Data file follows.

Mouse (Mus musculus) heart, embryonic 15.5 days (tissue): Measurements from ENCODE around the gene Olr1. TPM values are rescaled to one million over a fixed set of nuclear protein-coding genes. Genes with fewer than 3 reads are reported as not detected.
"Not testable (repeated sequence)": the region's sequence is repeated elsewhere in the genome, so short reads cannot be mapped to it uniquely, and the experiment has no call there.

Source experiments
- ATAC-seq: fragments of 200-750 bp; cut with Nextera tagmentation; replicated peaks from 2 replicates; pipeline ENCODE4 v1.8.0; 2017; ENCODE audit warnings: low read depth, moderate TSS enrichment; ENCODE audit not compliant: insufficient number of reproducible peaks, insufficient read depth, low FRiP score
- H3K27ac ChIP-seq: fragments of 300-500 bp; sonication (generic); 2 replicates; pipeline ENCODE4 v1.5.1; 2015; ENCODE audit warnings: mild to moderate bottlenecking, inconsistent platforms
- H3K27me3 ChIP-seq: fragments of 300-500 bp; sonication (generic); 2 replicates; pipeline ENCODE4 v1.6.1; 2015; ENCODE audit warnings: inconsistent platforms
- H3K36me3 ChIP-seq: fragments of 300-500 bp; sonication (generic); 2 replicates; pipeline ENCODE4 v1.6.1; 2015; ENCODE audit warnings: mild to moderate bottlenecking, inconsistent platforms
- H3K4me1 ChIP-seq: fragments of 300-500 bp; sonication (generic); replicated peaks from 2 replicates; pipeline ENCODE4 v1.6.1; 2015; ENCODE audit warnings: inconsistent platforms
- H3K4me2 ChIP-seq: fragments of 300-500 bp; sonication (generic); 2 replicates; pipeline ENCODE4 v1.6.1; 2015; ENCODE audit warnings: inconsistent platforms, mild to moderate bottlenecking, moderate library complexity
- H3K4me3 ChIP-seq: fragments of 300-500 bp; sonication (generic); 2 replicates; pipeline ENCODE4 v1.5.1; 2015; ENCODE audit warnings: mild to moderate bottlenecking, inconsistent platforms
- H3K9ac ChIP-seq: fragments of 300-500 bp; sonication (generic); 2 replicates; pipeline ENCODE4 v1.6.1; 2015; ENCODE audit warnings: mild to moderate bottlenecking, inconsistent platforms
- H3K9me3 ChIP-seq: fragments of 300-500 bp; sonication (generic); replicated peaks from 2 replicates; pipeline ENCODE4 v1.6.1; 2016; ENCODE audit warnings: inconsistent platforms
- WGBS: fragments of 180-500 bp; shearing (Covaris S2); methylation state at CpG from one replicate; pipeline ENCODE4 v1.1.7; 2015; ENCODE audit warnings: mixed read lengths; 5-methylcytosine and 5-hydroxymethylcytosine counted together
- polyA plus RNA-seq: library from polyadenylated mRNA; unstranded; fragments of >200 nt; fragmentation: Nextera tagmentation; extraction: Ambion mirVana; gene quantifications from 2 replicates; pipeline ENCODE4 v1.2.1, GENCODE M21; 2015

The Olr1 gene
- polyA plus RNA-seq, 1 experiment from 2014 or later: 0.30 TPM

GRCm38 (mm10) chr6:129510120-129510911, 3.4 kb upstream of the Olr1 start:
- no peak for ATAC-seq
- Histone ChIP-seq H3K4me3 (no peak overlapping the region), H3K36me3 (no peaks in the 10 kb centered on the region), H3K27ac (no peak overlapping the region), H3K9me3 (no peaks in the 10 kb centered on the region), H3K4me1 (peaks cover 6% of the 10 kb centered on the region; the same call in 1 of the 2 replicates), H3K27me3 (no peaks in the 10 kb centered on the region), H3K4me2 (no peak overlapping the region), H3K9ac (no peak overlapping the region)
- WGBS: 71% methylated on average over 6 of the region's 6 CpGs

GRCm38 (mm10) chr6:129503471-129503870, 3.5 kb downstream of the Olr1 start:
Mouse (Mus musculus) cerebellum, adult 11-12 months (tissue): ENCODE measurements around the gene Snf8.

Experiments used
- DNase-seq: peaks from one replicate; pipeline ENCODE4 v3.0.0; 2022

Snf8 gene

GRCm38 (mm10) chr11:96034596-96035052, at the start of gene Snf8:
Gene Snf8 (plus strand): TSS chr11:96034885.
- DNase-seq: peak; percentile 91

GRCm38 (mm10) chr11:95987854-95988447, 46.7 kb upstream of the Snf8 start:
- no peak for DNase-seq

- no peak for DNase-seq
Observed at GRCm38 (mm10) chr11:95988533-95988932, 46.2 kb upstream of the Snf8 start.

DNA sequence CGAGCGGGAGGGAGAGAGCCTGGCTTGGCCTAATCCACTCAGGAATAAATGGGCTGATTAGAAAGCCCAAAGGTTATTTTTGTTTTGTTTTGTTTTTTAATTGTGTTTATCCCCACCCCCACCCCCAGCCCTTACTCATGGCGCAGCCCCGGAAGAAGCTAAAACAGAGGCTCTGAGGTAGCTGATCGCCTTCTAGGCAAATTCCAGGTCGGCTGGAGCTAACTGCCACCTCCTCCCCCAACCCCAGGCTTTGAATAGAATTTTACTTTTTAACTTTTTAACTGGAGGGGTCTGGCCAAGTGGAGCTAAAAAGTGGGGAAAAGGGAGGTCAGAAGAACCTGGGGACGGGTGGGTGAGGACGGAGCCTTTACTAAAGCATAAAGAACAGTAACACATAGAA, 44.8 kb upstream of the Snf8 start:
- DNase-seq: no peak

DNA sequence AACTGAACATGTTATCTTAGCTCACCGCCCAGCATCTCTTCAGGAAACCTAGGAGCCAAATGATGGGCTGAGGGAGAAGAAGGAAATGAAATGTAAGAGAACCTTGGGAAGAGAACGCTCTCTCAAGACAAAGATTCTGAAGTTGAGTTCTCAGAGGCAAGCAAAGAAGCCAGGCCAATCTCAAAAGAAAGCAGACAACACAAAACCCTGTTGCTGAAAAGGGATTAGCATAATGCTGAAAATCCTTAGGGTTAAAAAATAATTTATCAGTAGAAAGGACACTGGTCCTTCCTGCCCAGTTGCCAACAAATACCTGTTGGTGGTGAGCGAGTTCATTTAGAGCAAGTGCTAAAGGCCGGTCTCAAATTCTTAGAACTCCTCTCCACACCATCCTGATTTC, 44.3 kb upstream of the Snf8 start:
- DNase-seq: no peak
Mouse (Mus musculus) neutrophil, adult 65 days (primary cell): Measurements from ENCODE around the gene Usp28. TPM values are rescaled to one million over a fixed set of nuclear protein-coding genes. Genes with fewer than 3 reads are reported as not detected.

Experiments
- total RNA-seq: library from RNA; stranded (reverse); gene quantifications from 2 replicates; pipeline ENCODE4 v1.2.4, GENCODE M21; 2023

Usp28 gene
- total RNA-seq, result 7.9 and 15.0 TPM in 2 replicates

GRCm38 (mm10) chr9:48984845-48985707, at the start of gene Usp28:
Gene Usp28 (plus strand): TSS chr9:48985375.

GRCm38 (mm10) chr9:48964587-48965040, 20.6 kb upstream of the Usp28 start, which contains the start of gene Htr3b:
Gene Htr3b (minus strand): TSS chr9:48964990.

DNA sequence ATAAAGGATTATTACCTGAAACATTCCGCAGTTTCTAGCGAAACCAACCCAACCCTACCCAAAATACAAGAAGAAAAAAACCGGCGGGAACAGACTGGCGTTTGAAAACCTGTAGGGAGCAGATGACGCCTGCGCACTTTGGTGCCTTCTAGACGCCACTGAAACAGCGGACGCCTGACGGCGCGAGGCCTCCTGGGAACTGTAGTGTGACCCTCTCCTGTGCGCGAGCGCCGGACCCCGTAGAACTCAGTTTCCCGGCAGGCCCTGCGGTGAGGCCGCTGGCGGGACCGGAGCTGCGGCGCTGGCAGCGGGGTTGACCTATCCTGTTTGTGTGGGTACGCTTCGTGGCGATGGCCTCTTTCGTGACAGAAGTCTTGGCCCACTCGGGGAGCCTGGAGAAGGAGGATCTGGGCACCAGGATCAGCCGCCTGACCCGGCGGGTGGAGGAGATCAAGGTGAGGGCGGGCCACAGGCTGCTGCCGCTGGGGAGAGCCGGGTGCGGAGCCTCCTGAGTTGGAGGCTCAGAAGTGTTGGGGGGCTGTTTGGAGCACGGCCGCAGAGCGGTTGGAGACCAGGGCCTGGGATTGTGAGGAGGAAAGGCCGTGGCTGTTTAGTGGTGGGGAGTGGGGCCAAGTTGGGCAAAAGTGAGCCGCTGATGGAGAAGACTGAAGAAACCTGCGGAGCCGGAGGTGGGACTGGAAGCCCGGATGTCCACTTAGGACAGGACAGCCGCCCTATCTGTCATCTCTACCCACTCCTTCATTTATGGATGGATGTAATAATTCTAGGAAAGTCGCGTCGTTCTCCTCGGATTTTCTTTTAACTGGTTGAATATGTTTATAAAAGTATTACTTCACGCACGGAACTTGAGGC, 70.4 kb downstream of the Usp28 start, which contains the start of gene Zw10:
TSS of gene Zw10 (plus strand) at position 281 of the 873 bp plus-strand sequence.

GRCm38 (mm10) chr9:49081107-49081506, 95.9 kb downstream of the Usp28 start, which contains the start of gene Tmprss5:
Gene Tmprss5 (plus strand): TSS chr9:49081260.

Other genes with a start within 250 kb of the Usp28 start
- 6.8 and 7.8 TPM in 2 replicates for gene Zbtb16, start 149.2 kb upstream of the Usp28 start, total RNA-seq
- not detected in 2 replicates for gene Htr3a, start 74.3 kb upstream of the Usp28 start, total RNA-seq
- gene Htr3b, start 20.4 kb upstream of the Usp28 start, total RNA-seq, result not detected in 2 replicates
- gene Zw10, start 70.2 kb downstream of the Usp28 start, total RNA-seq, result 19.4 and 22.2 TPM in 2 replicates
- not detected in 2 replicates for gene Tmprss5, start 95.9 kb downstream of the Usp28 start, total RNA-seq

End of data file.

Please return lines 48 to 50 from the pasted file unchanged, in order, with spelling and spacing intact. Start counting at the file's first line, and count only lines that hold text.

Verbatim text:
GRCm38 (mm10) chr9:49081107-49081506, 95.9 kb downstream of the Usp28 start, which contains the start of gene Tmprss5:
Gene Tmprss5 (plus strand): TSS chr9:49081260.

Other genes with a start within 250 kb of the Usp28 start